TIFF 2015: Full Contact
New this year at the festival is the Platform section, a juried competition focused on a selection of 12 films that exemplifies director’s cinema and vision, with the winner being awarded a $25,000 prize. Director David Verbeek is competing in this programme with his new film Full Contact. The director freely admits that it is a difficult film but if the viewer sticks with it, they are rewarded with a haunting exploration of Post-Traumatic Stress Disorder and guilt.
Ivan (Grégoire Colin) is a drone pilot working in the Nevada desert. He is given orders to take out terrorist targets using drone strikes. However, one of his targets is not a training facility as he had been told but instead a school for young boys which he has just blown up. Ivan becomes weighed down by the remorse of what he has done. He tries to hide the psychological trauma he is facing and refuses to get help. He begins acting out by riding his motorcycle recklessly, picks up a stripper named Cindy (Lizzie Brocheré) from a local club frequented by soldiers, and spends hours in contemplative silence. Eventually the PTSD gets to him and he mentally breaks down. In order to heal, he must face his feelings head on and battle through them to reach the other side. He finds himself in several locations fighting against real isolation and metaphorical demons. With the help of this woman he has met, he can finally find himself again and rehabilitate his mind.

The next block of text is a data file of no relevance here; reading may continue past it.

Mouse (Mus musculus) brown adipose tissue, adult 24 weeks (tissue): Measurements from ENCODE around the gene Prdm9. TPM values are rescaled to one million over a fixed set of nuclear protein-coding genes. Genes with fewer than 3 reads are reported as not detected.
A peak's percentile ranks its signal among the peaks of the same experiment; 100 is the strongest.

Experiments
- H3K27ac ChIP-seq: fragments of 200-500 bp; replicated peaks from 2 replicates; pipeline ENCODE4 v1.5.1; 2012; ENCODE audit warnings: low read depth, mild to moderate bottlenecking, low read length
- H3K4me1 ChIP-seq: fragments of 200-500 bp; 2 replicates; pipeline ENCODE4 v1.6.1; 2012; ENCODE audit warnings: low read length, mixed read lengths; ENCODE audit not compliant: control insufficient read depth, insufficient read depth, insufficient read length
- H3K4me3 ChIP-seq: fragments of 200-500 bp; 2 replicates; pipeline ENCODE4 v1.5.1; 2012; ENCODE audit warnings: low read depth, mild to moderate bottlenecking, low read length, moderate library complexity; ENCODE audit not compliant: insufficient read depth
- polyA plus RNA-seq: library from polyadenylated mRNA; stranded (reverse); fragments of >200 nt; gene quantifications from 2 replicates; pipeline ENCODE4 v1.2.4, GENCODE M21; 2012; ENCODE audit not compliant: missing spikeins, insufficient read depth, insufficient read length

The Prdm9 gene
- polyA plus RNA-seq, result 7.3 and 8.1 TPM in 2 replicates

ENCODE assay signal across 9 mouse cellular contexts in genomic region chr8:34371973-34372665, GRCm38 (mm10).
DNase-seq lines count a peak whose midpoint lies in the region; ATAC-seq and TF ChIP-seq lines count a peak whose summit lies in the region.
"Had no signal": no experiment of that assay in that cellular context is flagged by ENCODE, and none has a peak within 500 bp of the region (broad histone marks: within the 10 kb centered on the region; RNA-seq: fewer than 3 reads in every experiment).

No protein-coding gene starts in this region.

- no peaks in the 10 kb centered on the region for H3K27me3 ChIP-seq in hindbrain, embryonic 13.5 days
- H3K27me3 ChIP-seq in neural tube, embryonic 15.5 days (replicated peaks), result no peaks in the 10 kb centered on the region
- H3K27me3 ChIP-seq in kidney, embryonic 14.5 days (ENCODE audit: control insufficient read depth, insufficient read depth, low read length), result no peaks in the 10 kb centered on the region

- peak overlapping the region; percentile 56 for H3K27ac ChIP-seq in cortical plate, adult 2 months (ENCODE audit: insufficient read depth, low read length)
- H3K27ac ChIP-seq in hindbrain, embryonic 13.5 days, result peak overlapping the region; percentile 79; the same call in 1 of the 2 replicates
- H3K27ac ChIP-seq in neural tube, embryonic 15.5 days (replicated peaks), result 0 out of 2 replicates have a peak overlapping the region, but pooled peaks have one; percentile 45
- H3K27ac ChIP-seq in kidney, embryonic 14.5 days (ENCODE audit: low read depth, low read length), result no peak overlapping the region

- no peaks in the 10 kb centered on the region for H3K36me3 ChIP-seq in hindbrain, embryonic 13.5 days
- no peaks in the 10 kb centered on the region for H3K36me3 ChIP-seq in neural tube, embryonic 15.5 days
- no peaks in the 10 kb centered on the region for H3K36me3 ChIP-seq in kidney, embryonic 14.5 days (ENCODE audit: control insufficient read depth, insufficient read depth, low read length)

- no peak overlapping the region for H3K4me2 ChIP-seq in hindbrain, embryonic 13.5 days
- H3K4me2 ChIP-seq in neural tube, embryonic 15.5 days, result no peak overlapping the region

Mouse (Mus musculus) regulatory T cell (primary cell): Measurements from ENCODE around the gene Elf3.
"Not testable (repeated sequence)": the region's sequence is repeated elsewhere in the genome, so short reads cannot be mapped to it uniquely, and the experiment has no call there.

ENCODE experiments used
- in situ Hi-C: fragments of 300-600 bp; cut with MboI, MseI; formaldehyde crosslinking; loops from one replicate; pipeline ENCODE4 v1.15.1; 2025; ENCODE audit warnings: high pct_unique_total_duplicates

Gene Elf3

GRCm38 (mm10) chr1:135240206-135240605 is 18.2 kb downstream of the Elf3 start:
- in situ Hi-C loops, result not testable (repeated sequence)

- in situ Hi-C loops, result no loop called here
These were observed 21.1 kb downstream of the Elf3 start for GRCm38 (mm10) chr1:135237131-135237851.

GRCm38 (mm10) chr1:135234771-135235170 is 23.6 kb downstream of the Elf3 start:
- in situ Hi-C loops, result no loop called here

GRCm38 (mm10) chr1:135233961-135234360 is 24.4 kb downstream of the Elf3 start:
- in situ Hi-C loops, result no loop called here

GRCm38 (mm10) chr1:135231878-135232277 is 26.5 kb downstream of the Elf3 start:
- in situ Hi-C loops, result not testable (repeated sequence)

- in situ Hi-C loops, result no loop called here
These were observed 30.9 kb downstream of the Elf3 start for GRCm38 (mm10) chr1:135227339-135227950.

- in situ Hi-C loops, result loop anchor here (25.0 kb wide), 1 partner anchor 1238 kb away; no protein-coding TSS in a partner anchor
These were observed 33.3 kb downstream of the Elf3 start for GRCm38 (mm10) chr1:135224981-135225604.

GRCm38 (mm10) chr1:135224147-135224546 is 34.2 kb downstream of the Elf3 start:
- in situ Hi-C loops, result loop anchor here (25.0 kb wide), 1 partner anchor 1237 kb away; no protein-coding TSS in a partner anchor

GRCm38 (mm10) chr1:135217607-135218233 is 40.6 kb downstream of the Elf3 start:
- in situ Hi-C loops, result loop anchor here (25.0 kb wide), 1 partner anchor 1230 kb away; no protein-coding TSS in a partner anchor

This is not a film a lot of people will enjoy. At times it is a slow-moving experimental art house film that is hard to stand. However, if the viewer is paying attention to what is happening and what the director and actors are trying to convey, and they understand what is happening to this character then it becomes a hypnotic discussion about how we face the guilt we all have in our lives.
After the bombing incident and Ivan is reeling from his regret, he makes a series of pilgrimages through his mind that allow him to fight through what is holding him hostage. He spends time on an isolated island, having gotten rid of his pet spider and worldly possessions as a way to strip down to the basics of his being. He must tear himself completely down before he can build himself back up. He receives unexpected assistance through this journey from a stray dog that guides him. He also battles the mental demons in his head by imaging himself facing each of the terrorists he bombed by gunning them down, metaphorically killing them in his brain. He then also takes up boxing training to teach himself to be a fighter and as physical punishment for the sins he has committed. When he is finally ready to fight, he has been reborn. He can find peace and solace in his relationship with Cindy and this new outlook on life. Grégoire Colin delivers a complex performance as Ivan and it’s not often we see this level of vulnerability from a male character.
This is an excellent film for what it is, for those that enjoy films with heavy symbolism but it is not easily accessible and a casual movie-going audience will not enjoy it. It is a challenging niche film that threatens to lose its audience due to the structure of the story and the artistic choices the director elected to us to execute the story.